Weakening Earl to remain offshore North Carolina
Main impacts at nearby beaches to be rough surf
* Cooler weather coming: D.C. area forecast | BeachCast *
* Hurricane Tracking Center | Warmest summer on record *
* Earl Q&As for Mid-Atlantic & Northeast | Chat transcript *
* Coastal Flood Advisory for tidal Potomac and Chesapeake Bay *
Hurricane Earl is struggling this evening as it tracks due north northeast at 18 mph offshore the North Carolina coast. It is currently about 115 miles south southeast of Cape Hatteras. Maximum sustained winds as of 11 p.m. are 105 mph, and Earl is now just a Category 2 hurricane (down two categories from this morning). As track guidance has consistently forecast for days, Earl will not make landfall as a hurricane in North Carolina and it's even questionable whether the Outer Banks will observe sustained hurricane force winds (odds are minimal according to the National Hurricane Center).
Radar imagery from Morehead, NC does show Earl's outer bands buffeting Outer Banks with periodic heavy rains. However, wind gusts were not terribly impressive. At 11 p.m., the strongest wind gust along the NC coast I was able to find was 39 mph at Cape Hatteras. Despite the fact a the worst case scenario (i.e. a Category 4 storm making landfall) is not materializing, conditions will worsen around the Outer Banks over the next several hours and a storm surge of 3-5 feet, 20 foot seas, and tropical storm force winds (with possibly hurricane force gusts) will cause coastal flooding and severe beach erosion.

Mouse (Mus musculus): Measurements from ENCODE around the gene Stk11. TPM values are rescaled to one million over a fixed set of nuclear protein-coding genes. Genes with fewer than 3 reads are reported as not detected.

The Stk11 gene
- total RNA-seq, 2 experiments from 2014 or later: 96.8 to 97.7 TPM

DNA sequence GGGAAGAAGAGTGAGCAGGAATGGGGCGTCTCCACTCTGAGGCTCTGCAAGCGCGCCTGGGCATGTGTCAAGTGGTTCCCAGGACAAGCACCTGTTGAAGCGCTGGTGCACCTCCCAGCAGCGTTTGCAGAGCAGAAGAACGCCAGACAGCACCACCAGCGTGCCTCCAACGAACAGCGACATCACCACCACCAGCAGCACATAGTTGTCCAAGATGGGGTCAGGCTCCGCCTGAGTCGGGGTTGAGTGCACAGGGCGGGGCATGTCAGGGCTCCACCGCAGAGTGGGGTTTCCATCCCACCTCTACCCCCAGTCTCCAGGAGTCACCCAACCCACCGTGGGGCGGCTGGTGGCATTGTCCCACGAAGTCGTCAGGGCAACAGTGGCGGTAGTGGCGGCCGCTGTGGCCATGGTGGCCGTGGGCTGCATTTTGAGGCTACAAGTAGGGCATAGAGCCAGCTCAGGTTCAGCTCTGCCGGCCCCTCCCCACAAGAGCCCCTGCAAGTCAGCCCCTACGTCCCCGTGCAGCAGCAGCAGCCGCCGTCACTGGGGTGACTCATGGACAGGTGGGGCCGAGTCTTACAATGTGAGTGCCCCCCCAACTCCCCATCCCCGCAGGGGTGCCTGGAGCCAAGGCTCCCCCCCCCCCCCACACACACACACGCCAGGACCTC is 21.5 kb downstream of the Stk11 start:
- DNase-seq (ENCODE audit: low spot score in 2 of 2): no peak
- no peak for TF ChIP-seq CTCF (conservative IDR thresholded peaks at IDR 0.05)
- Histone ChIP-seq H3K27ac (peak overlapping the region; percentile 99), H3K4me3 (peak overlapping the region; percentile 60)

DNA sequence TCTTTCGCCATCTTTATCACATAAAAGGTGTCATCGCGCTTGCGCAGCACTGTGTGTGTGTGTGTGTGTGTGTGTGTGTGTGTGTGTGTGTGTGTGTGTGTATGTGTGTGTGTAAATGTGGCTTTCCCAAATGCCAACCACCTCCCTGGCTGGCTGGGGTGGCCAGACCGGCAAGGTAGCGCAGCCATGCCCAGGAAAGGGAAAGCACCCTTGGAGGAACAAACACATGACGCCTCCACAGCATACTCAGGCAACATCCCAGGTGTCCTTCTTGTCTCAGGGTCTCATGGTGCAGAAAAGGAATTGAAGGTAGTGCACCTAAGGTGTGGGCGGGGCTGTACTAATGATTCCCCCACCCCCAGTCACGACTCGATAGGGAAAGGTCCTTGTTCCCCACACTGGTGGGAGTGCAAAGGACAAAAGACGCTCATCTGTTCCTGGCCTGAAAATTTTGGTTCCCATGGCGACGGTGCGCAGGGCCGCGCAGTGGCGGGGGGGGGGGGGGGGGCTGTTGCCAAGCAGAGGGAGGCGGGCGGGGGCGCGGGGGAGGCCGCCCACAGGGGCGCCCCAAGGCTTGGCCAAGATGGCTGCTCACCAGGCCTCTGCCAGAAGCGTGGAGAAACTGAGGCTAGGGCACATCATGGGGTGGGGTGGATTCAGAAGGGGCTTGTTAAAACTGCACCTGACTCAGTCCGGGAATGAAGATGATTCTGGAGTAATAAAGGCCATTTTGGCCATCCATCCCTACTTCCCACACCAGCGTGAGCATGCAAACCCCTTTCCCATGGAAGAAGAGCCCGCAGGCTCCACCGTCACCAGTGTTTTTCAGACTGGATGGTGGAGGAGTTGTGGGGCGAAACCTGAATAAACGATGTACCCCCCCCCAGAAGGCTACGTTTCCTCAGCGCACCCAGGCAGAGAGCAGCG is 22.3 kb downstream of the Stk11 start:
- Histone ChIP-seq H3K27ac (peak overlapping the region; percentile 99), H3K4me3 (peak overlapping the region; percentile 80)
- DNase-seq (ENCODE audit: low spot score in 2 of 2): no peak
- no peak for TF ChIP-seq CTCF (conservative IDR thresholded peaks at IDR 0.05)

Earl's weakening and offshore track is good news for VA/MD/DE beaches. The National Hurricane Center now projects essentially no chance of sustained hurricane force winds and just a 40 chance of sustained tropical storm force winds. Nonetheless, strong wave action, dangerous rip currents, heavy showers, and minor coastal flooding are likely late tonight through tomorrow morning.
We'll have additional updates in the morning.
| September 2, 2010; 11:00 PM ET
Categories: Tropical Weather
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